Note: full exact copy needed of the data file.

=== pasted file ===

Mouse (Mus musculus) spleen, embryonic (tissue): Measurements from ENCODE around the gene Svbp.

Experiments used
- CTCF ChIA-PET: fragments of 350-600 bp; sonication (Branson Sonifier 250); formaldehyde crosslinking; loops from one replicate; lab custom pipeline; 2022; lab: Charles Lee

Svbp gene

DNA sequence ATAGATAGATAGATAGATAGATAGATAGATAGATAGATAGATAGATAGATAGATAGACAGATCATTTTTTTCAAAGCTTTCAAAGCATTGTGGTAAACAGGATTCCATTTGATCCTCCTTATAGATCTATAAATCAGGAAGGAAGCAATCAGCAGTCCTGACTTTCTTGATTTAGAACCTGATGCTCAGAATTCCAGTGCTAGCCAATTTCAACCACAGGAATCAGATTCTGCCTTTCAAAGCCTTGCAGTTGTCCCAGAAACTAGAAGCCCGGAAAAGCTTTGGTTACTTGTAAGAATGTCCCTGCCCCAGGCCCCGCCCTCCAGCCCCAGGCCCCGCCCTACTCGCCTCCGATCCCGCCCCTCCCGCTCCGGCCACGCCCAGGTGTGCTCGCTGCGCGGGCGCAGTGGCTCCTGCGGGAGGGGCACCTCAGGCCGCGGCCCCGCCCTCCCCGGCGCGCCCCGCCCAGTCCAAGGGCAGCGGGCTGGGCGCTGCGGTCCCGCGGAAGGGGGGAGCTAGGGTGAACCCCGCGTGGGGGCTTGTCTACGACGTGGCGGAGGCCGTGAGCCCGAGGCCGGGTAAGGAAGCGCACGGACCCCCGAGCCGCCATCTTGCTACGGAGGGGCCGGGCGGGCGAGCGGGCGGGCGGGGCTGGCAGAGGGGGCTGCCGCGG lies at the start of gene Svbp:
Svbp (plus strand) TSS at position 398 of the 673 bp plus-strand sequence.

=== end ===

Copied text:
Mouse (Mus musculus) spleen, embryonic (tissue): Measurements from ENCODE around the gene Svbp.

Experiments used
- CTCF ChIA-PET: fragments of 350-600 bp; sonication (Branson Sonifier 250); formaldehyde crosslinking; loops from one replicate; lab custom pipeline; 2022; lab: Charles Lee

Svbp gene

DNA sequence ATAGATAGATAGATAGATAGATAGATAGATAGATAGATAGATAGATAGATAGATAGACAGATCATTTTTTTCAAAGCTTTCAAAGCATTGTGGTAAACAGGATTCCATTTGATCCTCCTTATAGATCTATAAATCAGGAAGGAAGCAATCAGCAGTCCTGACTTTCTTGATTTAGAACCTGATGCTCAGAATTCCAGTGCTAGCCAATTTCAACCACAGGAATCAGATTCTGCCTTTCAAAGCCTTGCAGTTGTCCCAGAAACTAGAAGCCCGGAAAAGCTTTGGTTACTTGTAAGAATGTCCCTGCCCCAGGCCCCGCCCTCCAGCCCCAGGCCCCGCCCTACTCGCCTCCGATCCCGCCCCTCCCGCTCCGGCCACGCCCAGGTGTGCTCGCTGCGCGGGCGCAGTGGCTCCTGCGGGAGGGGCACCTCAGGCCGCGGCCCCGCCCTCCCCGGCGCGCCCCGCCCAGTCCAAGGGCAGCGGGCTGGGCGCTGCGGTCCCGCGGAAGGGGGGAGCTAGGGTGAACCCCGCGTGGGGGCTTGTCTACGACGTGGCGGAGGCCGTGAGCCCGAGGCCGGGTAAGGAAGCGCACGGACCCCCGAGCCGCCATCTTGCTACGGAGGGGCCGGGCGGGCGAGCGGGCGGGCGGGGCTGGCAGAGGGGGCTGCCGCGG lies at the start of gene Svbp:
Svbp (plus strand) TSS at position 398 of the 673 bp plus-strand sequence.